Many thanks,

    Bruce Boyes.

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  3. The graphic of proportions Science vs Policy is mind-boggling. It is exactly the opposite of what one expect i.e. that contrarians would be so beaten over the head by the scientific facts they would concede that line of defence and retreat to defend specific policies.

    But it also makes sense, too. It is hard to defend policies when the science is against you. So they have to buttress their "front-line". Once it is breached, they have lost the game.

    Also, it is surprisingly easy for people whose mentality is anti- or un- scientific to reject science as a procedure for deciding the truth, and view it as some ideological struggle where victory goes, not to the weight of evidence, but to the side with the superior rhetorical and propaganda resources.

    But the decline of denial policy arguments is striking, too. Joe Romm pointed out that renewable energy came well out the last US budget, even with a Republican majority in both Houses of Congress..

    The Surprising Winner Of Congress’ Budget Deal


    And there does seem to be a swing towards environmentally friendly policies in most country, marked by the Paris Agreement. It is politically harder to advance anti-environmentalism as a policy, and what is possible is obscured in many western countries between what is good for the country, and what is good for political donors.

    Maybe the chart means that while denial is more shrill and strident against climate science, it is all the time being hollowed-out and impotent at preventing climate-friendly policies? It is a win, sort of.

    That would be an optimistic view, and I would not want to be over-optimistic. I always saw this as a war of attrition, anyway, with no single glorious win, but a sequence of small victories, interspersed with setbacks.

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  4. It strikes me that these core deniers are a species of fanatic. And as I have read elsewhere, one does not attempt to reason with fanatics — it is an exercise in futility.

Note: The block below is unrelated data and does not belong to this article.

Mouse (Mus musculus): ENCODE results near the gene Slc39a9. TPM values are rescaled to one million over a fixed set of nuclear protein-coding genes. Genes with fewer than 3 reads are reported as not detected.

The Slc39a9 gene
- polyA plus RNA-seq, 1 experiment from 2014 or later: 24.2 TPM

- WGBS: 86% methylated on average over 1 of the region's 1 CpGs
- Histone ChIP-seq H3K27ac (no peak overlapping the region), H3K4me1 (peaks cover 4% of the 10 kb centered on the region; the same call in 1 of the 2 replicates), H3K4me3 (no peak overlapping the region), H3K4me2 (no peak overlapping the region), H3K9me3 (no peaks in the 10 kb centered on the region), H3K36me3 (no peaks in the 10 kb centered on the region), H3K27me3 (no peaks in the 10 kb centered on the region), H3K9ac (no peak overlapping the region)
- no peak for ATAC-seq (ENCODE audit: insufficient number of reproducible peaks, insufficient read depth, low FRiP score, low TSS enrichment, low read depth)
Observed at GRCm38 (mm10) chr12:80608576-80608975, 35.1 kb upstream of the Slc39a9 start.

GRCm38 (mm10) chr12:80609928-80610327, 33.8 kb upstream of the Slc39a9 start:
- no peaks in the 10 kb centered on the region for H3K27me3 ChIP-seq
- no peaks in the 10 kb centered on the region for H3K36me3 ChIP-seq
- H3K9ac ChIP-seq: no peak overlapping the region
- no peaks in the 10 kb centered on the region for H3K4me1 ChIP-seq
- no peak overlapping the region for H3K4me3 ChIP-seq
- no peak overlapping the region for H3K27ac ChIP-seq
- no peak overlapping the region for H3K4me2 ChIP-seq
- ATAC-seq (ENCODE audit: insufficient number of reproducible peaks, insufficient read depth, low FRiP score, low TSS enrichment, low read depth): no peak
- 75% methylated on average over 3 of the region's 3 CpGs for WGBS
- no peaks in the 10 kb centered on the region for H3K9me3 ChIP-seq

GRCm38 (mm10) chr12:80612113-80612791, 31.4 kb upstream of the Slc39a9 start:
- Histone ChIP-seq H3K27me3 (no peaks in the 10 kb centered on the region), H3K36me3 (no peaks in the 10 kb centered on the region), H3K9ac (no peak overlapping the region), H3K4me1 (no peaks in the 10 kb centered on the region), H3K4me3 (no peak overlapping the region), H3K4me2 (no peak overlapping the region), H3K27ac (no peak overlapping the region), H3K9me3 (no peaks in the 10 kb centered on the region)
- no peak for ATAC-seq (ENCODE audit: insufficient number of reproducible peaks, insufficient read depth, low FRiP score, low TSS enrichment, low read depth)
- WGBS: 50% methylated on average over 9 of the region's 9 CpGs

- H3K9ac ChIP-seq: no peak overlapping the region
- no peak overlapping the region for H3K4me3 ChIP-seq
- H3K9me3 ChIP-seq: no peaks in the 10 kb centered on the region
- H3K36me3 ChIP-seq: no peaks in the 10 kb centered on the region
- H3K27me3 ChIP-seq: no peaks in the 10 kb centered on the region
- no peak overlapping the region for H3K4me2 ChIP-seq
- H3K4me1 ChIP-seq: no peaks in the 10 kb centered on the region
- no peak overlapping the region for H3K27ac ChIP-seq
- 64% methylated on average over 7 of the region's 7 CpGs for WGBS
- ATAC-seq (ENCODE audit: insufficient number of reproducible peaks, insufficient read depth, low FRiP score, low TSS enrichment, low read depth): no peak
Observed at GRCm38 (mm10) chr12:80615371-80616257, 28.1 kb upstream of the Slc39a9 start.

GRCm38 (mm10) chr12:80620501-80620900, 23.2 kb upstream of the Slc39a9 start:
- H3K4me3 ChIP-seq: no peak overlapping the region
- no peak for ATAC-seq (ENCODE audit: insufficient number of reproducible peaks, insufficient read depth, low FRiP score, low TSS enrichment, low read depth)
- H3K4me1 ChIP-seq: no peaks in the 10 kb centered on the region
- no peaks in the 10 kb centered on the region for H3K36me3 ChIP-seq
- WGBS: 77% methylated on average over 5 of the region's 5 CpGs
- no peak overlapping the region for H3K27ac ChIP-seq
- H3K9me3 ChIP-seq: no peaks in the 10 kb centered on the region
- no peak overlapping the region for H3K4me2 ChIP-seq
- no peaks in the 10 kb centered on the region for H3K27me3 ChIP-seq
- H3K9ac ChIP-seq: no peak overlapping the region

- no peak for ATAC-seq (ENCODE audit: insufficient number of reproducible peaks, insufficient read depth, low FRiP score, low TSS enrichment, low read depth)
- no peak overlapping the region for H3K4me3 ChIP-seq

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  5. Upton Sinclair - "It is difficult to get a man to understand something, when his salary depends on his not understanding it."

    Folks like Morano and Michaels, paid lobbyists, and the think tanks funded to support their like, have no incentive to do anything but deny, no matter the evidence.

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  6. To change a mindset you need to understand it before you try. If those with the ardent denier mindset have considerable political power then the problem is acerbated.

    The ardent climate change denier mindset that is being encountered today is similar in nature to the mindset of the ardent believers in the righteousness of slavery before its abolition. Slavery was accepted, even justified, by many people who thought of themselves as highly moral. Coincidently, their beliefs were also to their advantage. It took many many years to overcome the prejudice that underpinned the institution of slavery. In Britain slavery was finally outlawed though Parliament. In the US, it took a Civil War. In France and in much of Europe, it took the French Revolution and Napoleonic Wars to do so. Even so, in Belgium, King Leopold was still exploiting slavery in 1900. Today,  around the world, remnants of slavery still exists, but at least it is illegal. So it took a long long time to overcome the prevailing mindset towards slavery which was the centre of the economy. It also took the technological advances of the Industrial Revolution.

    The other aspect to overcoming ardent climate change denial is how do you make a scientific argument that is effective and will change minds. It is much the same as was encountered before Evolution became accepted scientific theory. As the evidence accumlated, due to Darwin's diligence in making the argument and the leading of the debate by his scientific supporters, Evolution became accepted very quickly within the scientific community. The fundamental tenets of climate science have also been accepted by the majority of scientists. However, Evolution is still challenged by many outside the scientific community due to their fundamental non-scientific beliefs. Today, climate science is being challenged by people whose fundamental non-scientific beliefs and economic advantage will be compromised by it.

    The only thing that can be done is marginalise ardent climate change deniers and minimise their impact. It is more important to change the minds of the genuinely sceptical, not to expect an epiphany in ardent deniers.

    Unfortunately, unless the world's wealthiest 62 individuals change their minds becaused they control more of the world's wealth than the poorest 50%, it is unlikely that anything effective combating climate change will happen in the time needed. It certainly won't happen because of what the world's poorest 50% think. Perhaps, concentrating on the economic case and arguing how the wealthiest 62 may lose their money if they don't act on climate change might be a more effective approach.